In the ensuing months, Livingstone writes, "it is hard fare and scanty. I feel always hungry & dreaming of better food such as I have enjoyed" (1866f:). His guide deserts due to the lack of food, and Livingstone's hunger reaches it peak after he runs completely out of food because he doled out more to his men than for himself. Fortunately, once they cross the Chambezi River at the end of January, they are once more in a "land of plenty - cows, sheep & goats & corn" though the hunger until then has left him a "a mere bundle of bones" (Livingstone 1866f:). Livingstone does not comment on his men's condition.
Since Livingstone and his men now have adequate supplies of food, the second half of the diary is dominated by Livingstone's dealings with two chiefs. Livingstone remains at Chitapangwa's village for weeks, in part delayed by ill health but also by Chitapangwa's demands for cloth, blankets, and a box. Many pages of the diary record the back-and-forth between Livingstone and Chitapangwa as they negotiate Livingstone's safe passage.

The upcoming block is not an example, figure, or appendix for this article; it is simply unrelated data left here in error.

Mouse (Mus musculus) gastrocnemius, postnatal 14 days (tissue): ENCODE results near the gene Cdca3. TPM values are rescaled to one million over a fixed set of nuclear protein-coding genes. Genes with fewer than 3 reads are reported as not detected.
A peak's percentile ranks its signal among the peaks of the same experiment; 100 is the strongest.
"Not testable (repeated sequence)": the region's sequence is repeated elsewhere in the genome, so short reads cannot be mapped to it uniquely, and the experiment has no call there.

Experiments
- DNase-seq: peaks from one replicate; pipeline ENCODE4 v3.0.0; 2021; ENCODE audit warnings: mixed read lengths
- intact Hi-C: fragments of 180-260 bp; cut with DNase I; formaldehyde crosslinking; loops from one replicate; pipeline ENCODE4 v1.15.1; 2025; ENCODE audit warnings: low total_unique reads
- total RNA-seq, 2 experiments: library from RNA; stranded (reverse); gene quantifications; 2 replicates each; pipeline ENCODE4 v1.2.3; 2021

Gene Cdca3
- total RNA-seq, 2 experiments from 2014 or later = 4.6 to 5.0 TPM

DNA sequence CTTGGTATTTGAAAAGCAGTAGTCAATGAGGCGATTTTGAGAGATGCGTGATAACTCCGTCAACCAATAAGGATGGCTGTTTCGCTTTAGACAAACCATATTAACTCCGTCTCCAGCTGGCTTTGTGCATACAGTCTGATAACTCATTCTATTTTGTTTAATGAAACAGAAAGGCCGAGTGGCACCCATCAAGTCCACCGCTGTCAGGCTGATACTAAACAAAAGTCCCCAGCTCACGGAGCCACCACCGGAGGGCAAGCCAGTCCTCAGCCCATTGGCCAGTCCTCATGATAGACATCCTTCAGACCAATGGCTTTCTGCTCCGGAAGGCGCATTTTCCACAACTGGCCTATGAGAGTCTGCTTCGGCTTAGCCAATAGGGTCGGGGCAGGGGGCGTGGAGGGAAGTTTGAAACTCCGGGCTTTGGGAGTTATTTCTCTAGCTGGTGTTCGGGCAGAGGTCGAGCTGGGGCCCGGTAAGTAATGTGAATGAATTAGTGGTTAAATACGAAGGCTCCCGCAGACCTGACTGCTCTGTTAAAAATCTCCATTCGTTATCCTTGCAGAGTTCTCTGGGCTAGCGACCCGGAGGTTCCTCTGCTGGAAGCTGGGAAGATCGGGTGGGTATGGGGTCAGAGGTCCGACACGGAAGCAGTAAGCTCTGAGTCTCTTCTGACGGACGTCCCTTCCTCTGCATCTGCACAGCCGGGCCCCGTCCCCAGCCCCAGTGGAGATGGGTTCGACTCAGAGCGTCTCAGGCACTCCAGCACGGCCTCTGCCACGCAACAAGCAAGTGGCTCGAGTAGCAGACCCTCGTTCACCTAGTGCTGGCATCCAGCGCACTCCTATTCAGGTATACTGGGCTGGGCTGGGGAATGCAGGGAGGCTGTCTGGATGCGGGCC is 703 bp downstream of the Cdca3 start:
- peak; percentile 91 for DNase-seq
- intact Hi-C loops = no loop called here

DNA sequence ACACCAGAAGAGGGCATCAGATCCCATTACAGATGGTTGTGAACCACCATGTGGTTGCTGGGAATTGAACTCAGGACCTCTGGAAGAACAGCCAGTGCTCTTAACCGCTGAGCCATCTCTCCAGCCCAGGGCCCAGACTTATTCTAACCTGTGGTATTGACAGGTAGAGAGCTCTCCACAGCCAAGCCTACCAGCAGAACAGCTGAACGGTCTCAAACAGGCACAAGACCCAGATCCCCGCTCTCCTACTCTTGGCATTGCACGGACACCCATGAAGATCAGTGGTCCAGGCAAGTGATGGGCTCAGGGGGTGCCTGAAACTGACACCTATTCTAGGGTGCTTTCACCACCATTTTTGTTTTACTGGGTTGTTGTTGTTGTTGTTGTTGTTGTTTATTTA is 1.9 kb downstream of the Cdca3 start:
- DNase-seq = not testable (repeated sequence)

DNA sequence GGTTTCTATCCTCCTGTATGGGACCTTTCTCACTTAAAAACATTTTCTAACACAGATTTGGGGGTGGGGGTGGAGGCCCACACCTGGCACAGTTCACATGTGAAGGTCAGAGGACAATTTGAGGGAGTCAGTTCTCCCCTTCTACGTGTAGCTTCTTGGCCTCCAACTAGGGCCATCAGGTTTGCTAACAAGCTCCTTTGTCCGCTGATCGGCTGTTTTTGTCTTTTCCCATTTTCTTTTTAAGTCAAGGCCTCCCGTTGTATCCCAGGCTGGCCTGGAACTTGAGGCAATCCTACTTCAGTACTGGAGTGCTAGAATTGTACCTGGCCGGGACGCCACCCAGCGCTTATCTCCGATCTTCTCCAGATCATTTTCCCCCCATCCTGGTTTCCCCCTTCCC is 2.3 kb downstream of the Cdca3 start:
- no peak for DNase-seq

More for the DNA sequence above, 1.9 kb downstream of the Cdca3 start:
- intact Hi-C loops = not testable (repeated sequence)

Chitapangwe Receiving Dr. Livingstone. Illustration from the Last Journals (Livingstone 1874,1:opposite 185). Courtesy of Internet Archive.
Ultimately, Livingstones leaves on 20 February 1867, only to end up several days later in the village of Moamba, who is Chitapangwa's brother. There is further negotiation, but he remains only a week before "part[ing] good friends" and crossing the Merenge river (Livingstone 1866f:). These pages testify both to Livingstone's negotiating skills and to his constant worry that he is being undermined in these negotiations by his men - or "cowardly" boys, as he calls them (Livingstone 1866f:).